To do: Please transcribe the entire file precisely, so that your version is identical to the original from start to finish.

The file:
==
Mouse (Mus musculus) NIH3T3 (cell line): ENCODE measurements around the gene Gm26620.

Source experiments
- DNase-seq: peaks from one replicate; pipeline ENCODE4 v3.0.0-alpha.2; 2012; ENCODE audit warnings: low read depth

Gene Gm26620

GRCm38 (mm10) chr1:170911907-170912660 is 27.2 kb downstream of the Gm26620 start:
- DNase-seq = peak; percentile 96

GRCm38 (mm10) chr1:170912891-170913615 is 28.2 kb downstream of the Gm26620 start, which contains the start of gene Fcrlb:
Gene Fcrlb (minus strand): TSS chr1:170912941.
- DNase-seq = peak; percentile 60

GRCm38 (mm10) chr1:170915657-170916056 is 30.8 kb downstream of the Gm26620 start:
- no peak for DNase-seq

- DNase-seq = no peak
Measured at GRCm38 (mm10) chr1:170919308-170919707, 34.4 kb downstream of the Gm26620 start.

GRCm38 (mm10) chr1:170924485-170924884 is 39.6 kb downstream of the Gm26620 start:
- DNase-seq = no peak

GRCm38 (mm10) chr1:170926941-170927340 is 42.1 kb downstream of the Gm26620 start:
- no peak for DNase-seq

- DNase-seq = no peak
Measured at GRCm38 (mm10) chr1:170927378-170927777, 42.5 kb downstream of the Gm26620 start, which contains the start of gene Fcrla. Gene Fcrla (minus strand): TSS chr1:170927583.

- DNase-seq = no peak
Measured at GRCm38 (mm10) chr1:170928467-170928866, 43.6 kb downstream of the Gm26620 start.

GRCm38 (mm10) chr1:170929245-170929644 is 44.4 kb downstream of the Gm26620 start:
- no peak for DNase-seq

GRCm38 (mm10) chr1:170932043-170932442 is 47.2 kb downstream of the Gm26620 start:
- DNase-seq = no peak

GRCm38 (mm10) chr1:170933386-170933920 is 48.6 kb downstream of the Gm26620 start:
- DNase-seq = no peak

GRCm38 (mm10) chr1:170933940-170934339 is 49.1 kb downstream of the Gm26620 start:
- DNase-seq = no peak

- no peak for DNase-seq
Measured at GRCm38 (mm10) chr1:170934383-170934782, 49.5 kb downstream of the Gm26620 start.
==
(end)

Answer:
Mouse (Mus musculus) NIH3T3 (cell line): ENCODE measurements around the gene Gm26620.

Source experiments
- DNase-seq: peaks from one replicate; pipeline ENCODE4 v3.0.0-alpha.2; 2012; ENCODE audit warnings: low read depth

Gene Gm26620

GRCm38 (mm10) chr1:170911907-170912660 is 27.2 kb downstream of the Gm26620 start:
- DNase-seq = peak; percentile 96

GRCm38 (mm10) chr1:170912891-170913615 is 28.2 kb downstream of the Gm26620 start, which contains the start of gene Fcrlb:
Gene Fcrlb (minus strand): TSS chr1:170912941.
- DNase-seq = peak; percentile 60

GRCm38 (mm10) chr1:170915657-170916056 is 30.8 kb downstream of the Gm26620 start:
- no peak for DNase-seq

- DNase-seq = no peak
Measured at GRCm38 (mm10) chr1:170919308-170919707, 34.4 kb downstream of the Gm26620 start.

GRCm38 (mm10) chr1:170924485-170924884 is 39.6 kb downstream of the Gm26620 start:
- DNase-seq = no peak

GRCm38 (mm10) chr1:170926941-170927340 is 42.1 kb downstream of the Gm26620 start:
- no peak for DNase-seq

- DNase-seq = no peak
Measured at GRCm38 (mm10) chr1:170927378-170927777, 42.5 kb downstream of the Gm26620 start, which contains the start of gene Fcrla. Gene Fcrla (minus strand): TSS chr1:170927583.

- DNase-seq = no peak
Measured at GRCm38 (mm10) chr1:170928467-170928866, 43.6 kb downstream of the Gm26620 start.

GRCm38 (mm10) chr1:170929245-170929644 is 44.4 kb downstream of the Gm26620 start:
- no peak for DNase-seq

GRCm38 (mm10) chr1:170932043-170932442 is 47.2 kb downstream of the Gm26620 start:
- DNase-seq = no peak

GRCm38 (mm10) chr1:170933386-170933920 is 48.6 kb downstream of the Gm26620 start:
- DNase-seq = no peak

GRCm38 (mm10) chr1:170933940-170934339 is 49.1 kb downstream of the Gm26620 start:
- DNase-seq = no peak

- no peak for DNase-seq
Measured at GRCm38 (mm10) chr1:170934383-170934782, 49.5 kb downstream of the Gm26620 start.